x Abu Dhabi, UAEThursday 27 July 2017

Nadal and Federer rivalry is heating up

The friendly relationship between the pair may soon disappear for good.

Roger Federer, right, and Rafael Nadal have seen their relationship tested by recent disagreements. Lucas Dawson / Getty Images
Roger Federer, right, and Rafael Nadal have seen their relationship tested by recent disagreements. Lucas Dawson / Getty Images

There used to be a time when Roger Federer and Rafael Nadal had nothing but good things to say about each other. It was the friendliest rivalry you could imagine in the world of professional sports, but the gloves seem to be coming off this year.

Nadal, the fiery Spaniard, landed the first jab, just before the start of the Australian Open, over Federer's refusal to join the calls for a players' "strike" over the demands made by the ATP.

"His position is easy: do not say anything, all positive, I am a 'gentleman', others get burned," said Nadal before launching an emotional tirade against Federer.

The world No 2 later apologised, saying: "What I said, I said, but I was probably wrong telling you because these things must stay in the locker room. I have always had a fantastic relationship with Roger and I still do. We can have different views about how the tour needs to work, that's all. I feel sorry for saying it because I should have said it to him personally."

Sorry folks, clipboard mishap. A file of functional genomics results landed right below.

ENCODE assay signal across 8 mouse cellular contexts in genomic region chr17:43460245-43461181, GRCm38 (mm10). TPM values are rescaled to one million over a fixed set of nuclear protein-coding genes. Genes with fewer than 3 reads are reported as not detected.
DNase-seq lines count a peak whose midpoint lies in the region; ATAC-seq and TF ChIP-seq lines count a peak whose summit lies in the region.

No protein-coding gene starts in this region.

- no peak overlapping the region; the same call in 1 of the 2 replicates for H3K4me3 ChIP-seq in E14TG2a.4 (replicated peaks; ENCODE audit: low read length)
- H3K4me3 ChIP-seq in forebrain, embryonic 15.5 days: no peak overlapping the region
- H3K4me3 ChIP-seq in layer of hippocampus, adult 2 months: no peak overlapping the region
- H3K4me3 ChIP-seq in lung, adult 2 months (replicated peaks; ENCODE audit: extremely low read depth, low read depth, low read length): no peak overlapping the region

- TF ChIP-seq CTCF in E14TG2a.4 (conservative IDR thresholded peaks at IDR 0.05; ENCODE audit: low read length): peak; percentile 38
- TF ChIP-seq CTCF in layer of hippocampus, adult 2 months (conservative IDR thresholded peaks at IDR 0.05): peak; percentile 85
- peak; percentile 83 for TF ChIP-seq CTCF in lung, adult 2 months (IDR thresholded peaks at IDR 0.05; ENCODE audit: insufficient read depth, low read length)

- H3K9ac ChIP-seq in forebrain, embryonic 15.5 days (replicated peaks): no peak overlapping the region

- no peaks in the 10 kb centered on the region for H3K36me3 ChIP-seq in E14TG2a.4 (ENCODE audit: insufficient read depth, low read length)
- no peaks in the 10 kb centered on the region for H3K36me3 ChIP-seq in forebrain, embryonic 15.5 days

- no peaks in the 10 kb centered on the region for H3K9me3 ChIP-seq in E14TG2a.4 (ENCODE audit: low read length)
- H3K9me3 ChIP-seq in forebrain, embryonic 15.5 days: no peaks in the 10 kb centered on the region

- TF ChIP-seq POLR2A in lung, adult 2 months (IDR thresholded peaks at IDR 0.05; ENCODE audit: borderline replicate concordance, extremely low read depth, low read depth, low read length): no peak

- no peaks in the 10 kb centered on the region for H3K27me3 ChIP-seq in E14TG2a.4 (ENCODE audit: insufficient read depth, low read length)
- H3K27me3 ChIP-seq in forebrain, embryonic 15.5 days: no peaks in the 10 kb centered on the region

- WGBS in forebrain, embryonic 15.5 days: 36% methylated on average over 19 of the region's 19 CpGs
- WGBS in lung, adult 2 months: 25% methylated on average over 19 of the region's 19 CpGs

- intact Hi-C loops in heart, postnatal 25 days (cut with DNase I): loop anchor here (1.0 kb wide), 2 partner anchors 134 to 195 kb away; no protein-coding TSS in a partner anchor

Federer also reacted calmly, saying: "For me, nothing changes in terms of our relationship. I'm completely cool and relaxed about it. He seemed the same way - or at least I hope so."

The relationship, however, seems to be changing. At Indian Wells, Federer was asked about the time violations and he did not hesitate in naming Nadal as one of the main culprit.

According to ESPN statistics, Djokovic and Nadal averaged more than 30 seconds between points during their epic five hour, 53 minute Australian Open final in January. The rules allow a maximum of 20 seconds between points at grand slams, and 25 seconds at other ATP Tour events.

"I do believe that officials could be a bit more tough on timing," Federer said. "I'm not complaining a lot, but I don't know how you can go through a four-hour match with Rafa and him never getting a time violation."

Nadal's response was typically belligerent: "You cannot expect to play a six-hour match and play rallies of crazy points and rest for 20 seconds. Somebody's ready to do it. I'm not ready to do it."

Given their growing differences, this war of words might continue for some time. And it will add more spice to a rivalry that has entertained fans for many years.

rizvi@thenational.ae